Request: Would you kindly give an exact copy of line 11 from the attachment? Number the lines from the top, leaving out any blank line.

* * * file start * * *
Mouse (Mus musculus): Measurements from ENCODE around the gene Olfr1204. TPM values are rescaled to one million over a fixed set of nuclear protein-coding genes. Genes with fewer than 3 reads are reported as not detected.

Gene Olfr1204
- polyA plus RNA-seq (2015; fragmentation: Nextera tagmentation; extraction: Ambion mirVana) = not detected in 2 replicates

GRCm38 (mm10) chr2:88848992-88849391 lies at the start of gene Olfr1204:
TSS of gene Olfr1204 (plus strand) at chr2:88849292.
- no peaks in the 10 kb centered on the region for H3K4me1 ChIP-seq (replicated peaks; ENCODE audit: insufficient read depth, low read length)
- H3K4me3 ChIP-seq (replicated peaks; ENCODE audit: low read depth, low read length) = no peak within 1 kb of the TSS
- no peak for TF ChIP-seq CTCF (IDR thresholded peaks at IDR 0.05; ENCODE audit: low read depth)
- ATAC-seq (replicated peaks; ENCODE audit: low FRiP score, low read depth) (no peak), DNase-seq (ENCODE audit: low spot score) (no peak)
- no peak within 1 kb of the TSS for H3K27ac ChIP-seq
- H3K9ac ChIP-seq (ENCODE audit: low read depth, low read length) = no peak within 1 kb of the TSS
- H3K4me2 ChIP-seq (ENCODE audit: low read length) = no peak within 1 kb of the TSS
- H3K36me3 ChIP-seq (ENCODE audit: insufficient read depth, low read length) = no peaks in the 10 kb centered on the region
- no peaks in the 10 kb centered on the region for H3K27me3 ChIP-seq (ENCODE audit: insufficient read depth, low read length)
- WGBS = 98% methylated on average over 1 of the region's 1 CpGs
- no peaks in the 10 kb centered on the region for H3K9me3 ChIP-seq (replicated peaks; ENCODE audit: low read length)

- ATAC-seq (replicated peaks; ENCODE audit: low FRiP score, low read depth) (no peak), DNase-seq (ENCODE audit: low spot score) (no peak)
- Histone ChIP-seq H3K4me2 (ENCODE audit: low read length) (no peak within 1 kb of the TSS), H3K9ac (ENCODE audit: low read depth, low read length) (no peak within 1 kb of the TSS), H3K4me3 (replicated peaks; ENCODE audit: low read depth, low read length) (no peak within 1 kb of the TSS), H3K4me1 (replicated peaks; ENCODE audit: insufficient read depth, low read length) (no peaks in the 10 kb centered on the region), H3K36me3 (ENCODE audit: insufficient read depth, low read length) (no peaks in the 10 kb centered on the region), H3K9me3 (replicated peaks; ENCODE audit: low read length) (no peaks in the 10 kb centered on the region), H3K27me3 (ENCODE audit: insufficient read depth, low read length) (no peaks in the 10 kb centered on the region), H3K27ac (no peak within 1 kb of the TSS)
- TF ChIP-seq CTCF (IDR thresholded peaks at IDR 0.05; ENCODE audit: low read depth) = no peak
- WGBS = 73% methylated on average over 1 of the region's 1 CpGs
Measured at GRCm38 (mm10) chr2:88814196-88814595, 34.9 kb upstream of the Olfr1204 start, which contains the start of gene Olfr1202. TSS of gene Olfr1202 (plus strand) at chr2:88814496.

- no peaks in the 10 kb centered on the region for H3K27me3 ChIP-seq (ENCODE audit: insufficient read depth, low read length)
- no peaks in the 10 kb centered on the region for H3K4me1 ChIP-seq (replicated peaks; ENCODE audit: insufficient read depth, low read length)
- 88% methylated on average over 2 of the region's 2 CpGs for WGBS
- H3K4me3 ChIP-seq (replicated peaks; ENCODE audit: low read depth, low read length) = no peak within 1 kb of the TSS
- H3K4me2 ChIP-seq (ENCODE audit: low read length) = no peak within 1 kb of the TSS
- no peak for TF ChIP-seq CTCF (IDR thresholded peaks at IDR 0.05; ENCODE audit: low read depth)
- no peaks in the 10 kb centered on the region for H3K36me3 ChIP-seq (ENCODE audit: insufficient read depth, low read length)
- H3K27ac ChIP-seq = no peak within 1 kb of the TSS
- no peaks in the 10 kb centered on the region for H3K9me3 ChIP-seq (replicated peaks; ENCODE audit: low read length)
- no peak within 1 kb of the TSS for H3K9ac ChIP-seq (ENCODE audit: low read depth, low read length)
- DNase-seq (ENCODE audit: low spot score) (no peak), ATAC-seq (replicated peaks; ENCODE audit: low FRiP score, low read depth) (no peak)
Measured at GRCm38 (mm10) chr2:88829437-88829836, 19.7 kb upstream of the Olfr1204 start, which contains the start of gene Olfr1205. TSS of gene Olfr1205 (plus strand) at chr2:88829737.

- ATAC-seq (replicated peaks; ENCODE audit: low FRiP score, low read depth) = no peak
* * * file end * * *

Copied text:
- H3K9ac ChIP-seq (ENCODE audit: low read depth, low read length) = no peak within 1 kb of the TSS